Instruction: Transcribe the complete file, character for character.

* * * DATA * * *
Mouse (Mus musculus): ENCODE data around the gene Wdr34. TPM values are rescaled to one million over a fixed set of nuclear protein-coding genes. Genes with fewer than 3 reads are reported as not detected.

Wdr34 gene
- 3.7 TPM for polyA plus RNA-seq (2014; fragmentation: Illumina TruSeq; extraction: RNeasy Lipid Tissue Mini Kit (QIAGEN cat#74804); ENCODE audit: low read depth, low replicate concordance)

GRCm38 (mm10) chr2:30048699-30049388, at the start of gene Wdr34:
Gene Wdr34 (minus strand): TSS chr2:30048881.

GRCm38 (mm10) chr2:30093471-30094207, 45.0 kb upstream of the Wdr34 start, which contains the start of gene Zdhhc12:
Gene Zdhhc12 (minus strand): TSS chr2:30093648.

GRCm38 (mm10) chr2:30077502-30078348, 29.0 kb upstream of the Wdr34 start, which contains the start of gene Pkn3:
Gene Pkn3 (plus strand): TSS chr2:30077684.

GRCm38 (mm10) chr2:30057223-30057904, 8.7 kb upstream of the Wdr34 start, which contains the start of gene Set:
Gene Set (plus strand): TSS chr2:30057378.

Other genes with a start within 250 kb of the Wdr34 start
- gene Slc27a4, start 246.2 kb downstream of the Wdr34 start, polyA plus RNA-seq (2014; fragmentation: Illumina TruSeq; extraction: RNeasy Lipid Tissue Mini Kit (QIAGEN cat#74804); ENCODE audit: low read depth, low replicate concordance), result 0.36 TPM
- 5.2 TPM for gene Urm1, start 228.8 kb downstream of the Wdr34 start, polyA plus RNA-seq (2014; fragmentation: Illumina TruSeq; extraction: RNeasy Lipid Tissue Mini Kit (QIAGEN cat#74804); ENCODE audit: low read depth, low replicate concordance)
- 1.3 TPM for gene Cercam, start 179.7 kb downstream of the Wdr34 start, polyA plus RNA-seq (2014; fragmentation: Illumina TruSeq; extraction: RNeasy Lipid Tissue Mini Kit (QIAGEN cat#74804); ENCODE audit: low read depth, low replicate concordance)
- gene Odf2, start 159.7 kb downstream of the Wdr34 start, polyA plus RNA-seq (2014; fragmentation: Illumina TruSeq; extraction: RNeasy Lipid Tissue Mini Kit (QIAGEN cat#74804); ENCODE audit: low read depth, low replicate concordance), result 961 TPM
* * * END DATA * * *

Mouse (Mus musculus): ENCODE data around the gene Wdr34. TPM values are rescaled to one million over a fixed set of nuclear protein-coding genes. Genes with fewer than 3 reads are reported as not detected.

Wdr34 gene
- 3.7 TPM for polyA plus RNA-seq (2014; fragmentation: Illumina TruSeq; extraction: RNeasy Lipid Tissue Mini Kit (QIAGEN cat#74804); ENCODE audit: low read depth, low replicate concordance)

GRCm38 (mm10) chr2:30048699-30049388, at the start of gene Wdr34:
Gene Wdr34 (minus strand): TSS chr2:30048881.

GRCm38 (mm10) chr2:30093471-30094207, 45.0 kb upstream of the Wdr34 start, which contains the start of gene Zdhhc12:
Gene Zdhhc12 (minus strand): TSS chr2:30093648.

GRCm38 (mm10) chr2:30077502-30078348, 29.0 kb upstream of the Wdr34 start, which contains the start of gene Pkn3:
Gene Pkn3 (plus strand): TSS chr2:30077684.

GRCm38 (mm10) chr2:30057223-30057904, 8.7 kb upstream of the Wdr34 start, which contains the start of gene Set:
Gene Set (plus strand): TSS chr2:30057378.

Other genes with a start within 250 kb of the Wdr34 start
- gene Slc27a4, start 246.2 kb downstream of the Wdr34 start, polyA plus RNA-seq (2014; fragmentation: Illumina TruSeq; extraction: RNeasy Lipid Tissue Mini Kit (QIAGEN cat#74804); ENCODE audit: low read depth, low replicate concordance), result 0.36 TPM
- 5.2 TPM for gene Urm1, start 228.8 kb downstream of the Wdr34 start, polyA plus RNA-seq (2014; fragmentation: Illumina TruSeq; extraction: RNeasy Lipid Tissue Mini Kit (QIAGEN cat#74804); ENCODE audit: low read depth, low replicate concordance)
- 1.3 TPM for gene Cercam, start 179.7 kb downstream of the Wdr34 start, polyA plus RNA-seq (2014; fragmentation: Illumina TruSeq; extraction: RNeasy Lipid Tissue Mini Kit (QIAGEN cat#74804); ENCODE audit: low read depth, low replicate concordance)
- gene Odf2, start 159.7 kb downstream of the Wdr34 start, polyA plus RNA-seq (2014; fragmentation: Illumina TruSeq; extraction: RNeasy Lipid Tissue Mini Kit (QIAGEN cat#74804); ENCODE audit: low read depth, low replicate concordance), result 961 TPM